Leaders in spiritual communities are trained to work with people in distress. Some spiritual leaders may also have mental health training. You can reach out to a rabbi, minister, priest, pujari, or imam in your community. Faith-based counselors can offer you a spiritual perspective on your suffering, or they can pray with and for you.  

One such faith leader who helped me persevere was Michael Moran, the assistant minister of the spiritual center that I was attending. When my despair included losing faith that I would ever write again, Michael assured me that my creative inspiration had not left me; it had just been obscured by my suicidal pain. Sure enough, six weeks after my episode ended, I was inspired to begin work on my memoir, When Going Through Hell Don’t Stop! A Survivor’s Guide to Overcoming Anxiety and Clinical Depression.

Twelve Step groups

If part of your pain is a result of struggling with addiction, Twelve Step groups can be a godsend. Twelve Step groups provide a “fellowship” of people who can share the journey of recovery with you. In addition, when you attend a group, you can work with a “sponsor”—another person in recovery—who is willing to be there for you when you need extra support. The sponsor is there to listen to you, to validate your feelings, and to encourage you in staying sober. Twelve Step groups include:

  • Alcoholics Anonymous (AA)
  • Al-Anon 
  • Smart Recovery
  • Codependents Anonymous (CoDA), 
  • Adult Children of Alcoholics (ACOA OR ACA)
  • Overeaters Anonymous (OA)
  • Emotions Anonymous (EA)
  • Sex and Love Addicts Anonymous (SLAA)
  • Gamblers Anonymous (GA)
  • Marijuana Anonymous (MA)
  • Narcotics Anonymous (NA)
  • Food Addicts Anonymous (FA)

Mental health peer support groups

As someone who facilitated educational mental health support groups for many years, I can speak to their healing power. Interacting with people who have common experiences will help you to see that you are not alone in your struggles. Having other people in the trenches with you will give you the support you need to soldier on, and by listening to others, you can learn what helps in coping with suicidal pain.

Four excellent organizations that offer free mental health peer support groups in the United States are:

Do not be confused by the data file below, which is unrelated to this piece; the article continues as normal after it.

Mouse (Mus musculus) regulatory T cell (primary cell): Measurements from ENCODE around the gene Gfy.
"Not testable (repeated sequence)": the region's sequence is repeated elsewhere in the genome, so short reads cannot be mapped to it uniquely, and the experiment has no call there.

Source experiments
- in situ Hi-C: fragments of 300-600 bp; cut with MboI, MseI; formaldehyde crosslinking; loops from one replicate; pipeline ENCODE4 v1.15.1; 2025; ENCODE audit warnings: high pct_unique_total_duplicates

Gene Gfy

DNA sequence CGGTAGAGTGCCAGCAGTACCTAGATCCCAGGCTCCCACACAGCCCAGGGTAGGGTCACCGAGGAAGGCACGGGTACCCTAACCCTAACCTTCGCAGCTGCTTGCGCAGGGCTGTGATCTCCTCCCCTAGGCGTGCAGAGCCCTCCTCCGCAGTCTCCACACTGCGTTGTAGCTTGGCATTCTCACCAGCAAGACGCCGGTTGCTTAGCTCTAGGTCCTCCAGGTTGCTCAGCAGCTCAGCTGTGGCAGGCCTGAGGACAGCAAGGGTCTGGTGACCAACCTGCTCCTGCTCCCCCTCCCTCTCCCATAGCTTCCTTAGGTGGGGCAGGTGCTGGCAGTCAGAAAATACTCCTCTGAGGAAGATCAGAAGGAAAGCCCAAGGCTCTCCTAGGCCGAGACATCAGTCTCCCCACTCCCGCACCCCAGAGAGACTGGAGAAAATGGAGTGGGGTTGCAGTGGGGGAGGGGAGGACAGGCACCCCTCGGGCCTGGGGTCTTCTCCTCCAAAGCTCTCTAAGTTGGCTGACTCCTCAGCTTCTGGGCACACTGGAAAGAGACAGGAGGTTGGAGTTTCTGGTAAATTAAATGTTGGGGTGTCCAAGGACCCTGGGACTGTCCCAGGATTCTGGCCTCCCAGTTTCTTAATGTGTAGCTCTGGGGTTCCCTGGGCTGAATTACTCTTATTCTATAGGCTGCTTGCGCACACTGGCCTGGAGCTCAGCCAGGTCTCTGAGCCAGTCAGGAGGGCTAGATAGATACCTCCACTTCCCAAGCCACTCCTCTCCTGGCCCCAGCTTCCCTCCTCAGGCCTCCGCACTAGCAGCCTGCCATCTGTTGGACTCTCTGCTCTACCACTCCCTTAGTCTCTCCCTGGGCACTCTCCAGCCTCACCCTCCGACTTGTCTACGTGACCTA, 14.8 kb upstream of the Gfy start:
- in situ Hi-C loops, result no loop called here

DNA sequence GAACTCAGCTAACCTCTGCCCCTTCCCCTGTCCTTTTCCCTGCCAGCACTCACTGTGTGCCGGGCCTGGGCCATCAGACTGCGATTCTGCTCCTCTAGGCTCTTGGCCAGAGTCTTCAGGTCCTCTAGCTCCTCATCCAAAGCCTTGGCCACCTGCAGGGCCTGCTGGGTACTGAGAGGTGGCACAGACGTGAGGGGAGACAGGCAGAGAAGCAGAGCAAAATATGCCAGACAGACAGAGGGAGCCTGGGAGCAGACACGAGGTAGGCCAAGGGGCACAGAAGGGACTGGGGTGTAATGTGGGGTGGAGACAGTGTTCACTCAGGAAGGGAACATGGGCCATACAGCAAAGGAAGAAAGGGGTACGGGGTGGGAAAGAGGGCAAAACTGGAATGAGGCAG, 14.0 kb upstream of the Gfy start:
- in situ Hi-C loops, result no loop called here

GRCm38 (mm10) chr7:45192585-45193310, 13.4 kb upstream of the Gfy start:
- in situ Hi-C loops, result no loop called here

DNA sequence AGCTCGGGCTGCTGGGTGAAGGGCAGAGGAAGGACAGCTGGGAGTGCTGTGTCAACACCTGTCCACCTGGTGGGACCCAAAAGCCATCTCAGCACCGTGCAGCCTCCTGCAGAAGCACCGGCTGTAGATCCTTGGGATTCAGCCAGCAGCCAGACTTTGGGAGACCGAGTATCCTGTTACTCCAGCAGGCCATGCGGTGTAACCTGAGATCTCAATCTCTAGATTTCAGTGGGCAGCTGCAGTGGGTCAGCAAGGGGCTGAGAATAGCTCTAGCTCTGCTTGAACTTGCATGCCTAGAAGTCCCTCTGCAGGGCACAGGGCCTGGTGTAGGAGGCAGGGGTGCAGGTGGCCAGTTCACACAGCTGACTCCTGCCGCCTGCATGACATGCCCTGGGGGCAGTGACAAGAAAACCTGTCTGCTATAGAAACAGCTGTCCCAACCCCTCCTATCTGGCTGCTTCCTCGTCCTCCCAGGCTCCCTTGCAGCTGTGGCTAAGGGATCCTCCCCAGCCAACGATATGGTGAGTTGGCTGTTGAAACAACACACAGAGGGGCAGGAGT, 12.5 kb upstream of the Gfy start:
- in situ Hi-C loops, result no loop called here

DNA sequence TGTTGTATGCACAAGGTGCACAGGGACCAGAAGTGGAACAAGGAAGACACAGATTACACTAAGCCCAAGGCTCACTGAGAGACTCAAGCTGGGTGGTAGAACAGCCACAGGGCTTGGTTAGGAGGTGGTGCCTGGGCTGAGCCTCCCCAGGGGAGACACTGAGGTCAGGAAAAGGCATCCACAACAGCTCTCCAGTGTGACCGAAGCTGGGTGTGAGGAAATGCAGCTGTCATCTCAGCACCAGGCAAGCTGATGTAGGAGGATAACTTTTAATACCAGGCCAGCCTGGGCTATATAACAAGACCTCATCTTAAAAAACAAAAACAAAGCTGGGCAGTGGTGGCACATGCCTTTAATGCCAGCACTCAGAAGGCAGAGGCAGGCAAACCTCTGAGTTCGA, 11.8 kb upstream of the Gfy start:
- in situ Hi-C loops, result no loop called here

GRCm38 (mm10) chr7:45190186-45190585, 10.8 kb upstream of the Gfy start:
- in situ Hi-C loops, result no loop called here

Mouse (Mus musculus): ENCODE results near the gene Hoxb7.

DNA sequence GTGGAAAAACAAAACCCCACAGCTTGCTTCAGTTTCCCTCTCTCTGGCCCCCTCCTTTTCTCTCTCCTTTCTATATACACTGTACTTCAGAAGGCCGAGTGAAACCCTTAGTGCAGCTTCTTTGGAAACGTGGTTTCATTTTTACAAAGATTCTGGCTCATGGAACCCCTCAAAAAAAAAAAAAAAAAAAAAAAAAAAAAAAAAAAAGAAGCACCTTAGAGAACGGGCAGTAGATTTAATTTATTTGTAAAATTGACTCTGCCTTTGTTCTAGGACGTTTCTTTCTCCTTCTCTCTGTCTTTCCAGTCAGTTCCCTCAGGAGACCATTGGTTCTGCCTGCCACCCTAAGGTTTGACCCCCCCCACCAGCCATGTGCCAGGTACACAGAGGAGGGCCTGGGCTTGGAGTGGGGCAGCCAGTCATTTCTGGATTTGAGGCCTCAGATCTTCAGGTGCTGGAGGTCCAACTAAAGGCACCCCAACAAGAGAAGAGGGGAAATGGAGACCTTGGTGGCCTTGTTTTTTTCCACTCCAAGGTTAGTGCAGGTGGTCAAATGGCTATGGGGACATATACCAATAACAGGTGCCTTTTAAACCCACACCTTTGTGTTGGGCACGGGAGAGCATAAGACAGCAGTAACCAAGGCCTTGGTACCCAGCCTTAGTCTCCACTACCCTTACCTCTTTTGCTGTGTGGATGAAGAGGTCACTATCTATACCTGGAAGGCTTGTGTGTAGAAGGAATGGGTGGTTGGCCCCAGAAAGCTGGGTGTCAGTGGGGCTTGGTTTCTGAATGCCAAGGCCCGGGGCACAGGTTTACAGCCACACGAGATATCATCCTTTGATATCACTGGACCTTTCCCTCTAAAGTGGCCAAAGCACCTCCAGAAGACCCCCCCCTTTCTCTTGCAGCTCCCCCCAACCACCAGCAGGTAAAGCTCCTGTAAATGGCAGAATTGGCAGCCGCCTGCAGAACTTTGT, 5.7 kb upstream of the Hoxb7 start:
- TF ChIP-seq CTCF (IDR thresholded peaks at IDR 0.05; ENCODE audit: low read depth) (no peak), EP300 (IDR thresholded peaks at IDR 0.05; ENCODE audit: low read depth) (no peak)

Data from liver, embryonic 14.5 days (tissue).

You can also check with your local hospitals and mental health centers to see if they run any similar support groups in your area.

It’s not a hotline; it’s a “warmline”

A “warmline” is a call-in service that connects you to peers who have lived through mental health struggles. You don’t have to be in a crisis to call a warmline; you can just call and talk to somebody about whatever struggles you are going through; it is like checking in with a good friend who provides empathy and understanding. You can find a warmline in your area at 

Activity: Build Your Own Support Team

Use the categories on this page and take some time to make a list of people and organizations that you would like to see on your support team. Alongside that list, write specific ways you would like them to support you. Include at least one mental health professional. The more sources of support you can think of the better.

Then begin to reach out to those on your list, starting with the people who you think would be most supportive. When talking with your potential support team , it can be helpful to have some starting language at hand, such as:

“I’m going through a very difficult period, and I am looking for people in my life who can offer some support and encouragement. May I call on you for walks in the park from time to time?”

Write your own words you can use to begin a conversation with people you would like to have in your support team. As you reach out to people, keep in mind, you are fighting for your life, and so any level of help you receive will tip the scales of survival in your favor.